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Can I avoid having favorite grandkids? Carolyn Hax readers give advice.

(Nick Galifianakis for The Washington Post)
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We asked readers to channel their inner Carolyn Hax and answer this question. Some of the best responses are below.

Dear Carolyn: My mother had definite favorites among her grandkids: My brother’s kids were aces and mine were afterthoughts. It hurt me deeply, and still hurts to think about it — and she passed away five years ago.

I swore I would never play favorites among my own children or grandchildren. But then Daughter No. 1 moved overseas, while Daughter No. 2 moved back to our hometown. I see D2’s children at least once a week, sometimes more, for family dinners/outings.

I see D1’s child once a year, at most — and not at all in two years, thanks to covid shutting borders. We Skype weekly but it’s not the same. I feel much closer to D2’s kids — I know their friends, I go to their games, I see their school plays.

While I tell myself this is natural, I also hate myself for it because I know how deeply it hurt me to feel my kids were second-best. Is this unavoidable given the distances involved? Or is there something I can do to balance things out?

— Grandparent

Grandparent: I think you’re conflating “favorites” with “being involved with.” Having favorites usually involves preferential treatment, attention, giving or withholding love, etc. You’re understandably more involved with your D2’s kids because you simply have more opportunity, so of course you’re closer and more active with them. That closeness brings more opportunities to love each other. That’s okay!

Give yourself some grace and forgive yourself for fearing that you’ve turned into your favoriting mother. I think it’s unrealistic and potentially unhealthy to try to keep everything “even” because that’s not your, or your grandkids’, reality. What you can do is stay in touch frequently, keep the video time, and see D1’s kids as often as possible. Our grandkids have a better sense of fairness and authenticity than they sometimes get credit for. They’ll always know that you love them and that’s what really matters.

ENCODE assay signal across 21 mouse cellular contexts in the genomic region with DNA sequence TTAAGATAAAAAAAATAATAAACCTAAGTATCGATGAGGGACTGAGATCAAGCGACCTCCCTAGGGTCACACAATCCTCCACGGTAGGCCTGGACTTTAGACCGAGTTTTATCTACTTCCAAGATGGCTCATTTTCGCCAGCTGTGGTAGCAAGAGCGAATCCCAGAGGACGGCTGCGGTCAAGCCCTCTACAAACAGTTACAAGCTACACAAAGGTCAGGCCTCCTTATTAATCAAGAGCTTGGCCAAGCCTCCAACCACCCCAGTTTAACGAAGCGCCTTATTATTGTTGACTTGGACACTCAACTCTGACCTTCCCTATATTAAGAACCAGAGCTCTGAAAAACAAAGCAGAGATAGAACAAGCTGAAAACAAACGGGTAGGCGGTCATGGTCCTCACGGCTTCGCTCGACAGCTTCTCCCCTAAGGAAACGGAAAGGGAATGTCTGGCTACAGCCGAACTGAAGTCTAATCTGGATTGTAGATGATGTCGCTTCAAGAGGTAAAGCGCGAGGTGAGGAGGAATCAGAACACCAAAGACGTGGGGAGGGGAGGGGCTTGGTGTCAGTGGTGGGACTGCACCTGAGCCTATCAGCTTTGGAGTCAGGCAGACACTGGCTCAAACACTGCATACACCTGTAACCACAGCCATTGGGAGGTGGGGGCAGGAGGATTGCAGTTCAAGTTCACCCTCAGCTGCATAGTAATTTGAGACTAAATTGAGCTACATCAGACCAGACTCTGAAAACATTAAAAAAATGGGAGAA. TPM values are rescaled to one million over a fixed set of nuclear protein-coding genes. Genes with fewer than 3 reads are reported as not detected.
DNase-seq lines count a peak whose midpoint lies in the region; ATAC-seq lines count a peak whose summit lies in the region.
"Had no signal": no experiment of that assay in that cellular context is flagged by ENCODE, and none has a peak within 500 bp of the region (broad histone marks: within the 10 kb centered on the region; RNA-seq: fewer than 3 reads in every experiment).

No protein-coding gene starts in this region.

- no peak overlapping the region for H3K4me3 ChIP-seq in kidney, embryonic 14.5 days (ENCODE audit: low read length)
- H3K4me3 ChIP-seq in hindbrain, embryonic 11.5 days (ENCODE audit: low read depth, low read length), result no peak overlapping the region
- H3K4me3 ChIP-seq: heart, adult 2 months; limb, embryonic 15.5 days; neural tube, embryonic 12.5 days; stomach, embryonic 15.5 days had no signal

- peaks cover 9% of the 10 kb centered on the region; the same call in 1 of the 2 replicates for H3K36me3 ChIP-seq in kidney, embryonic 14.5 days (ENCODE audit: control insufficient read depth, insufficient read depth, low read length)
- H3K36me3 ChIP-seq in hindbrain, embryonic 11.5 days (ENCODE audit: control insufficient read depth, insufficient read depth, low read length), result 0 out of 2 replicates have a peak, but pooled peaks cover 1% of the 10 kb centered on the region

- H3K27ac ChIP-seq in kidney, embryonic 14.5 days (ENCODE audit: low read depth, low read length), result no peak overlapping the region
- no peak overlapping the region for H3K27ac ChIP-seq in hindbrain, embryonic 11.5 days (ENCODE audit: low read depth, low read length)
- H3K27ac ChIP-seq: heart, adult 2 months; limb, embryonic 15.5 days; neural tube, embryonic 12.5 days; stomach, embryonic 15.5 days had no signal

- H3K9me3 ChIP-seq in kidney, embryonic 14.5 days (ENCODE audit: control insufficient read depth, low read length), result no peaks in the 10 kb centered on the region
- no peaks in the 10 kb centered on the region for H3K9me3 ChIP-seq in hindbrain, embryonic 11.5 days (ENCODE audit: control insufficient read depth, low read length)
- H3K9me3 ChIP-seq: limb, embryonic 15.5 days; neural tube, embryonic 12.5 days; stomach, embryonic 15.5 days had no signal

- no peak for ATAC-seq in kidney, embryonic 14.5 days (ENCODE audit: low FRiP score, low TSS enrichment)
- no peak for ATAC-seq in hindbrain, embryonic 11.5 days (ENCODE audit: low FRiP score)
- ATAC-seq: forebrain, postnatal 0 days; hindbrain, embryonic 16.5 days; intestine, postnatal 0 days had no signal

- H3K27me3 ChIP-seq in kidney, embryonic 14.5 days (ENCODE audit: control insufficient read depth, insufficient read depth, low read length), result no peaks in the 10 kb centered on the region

— Sheryl

Grandparent: I’m the daughter who took my children overseas while my sister’s kids lived three miles from my mom. My children and I never felt my mom had favorites. Sure, she was more present for my sister’s kids. But my mom made sure she got to know my kids and was interested in everything they did, even from afar. My kids knew she loved them for the amazing kids they are. Love doesn’t need daily physical presence. It needs a sincere expression of interest and attention whenever possible. I don’t think you have favorites. You just need to work to get to know the other grandchildren better. I bet they are amazing kids, too!

— Daughter #1

Grandparent: I’m the daughter that lives a plane ride away from my parents while my siblings live near home. I watch from afar as my parents babysit for my nieces and nephews, attend their school plays, show up for every sporting match, and are a part of their lives in ways that have never happened for my kids. It hurts, but it hurts me more than it hurts my kids as they don’t know what they’re missing. But no matter how much it hurts, there’s also no easy solution. We don’t live so far away because I don’t want to be near my family, but because this is where our jobs are, in industries that unfortunately have no locations anywhere near my home.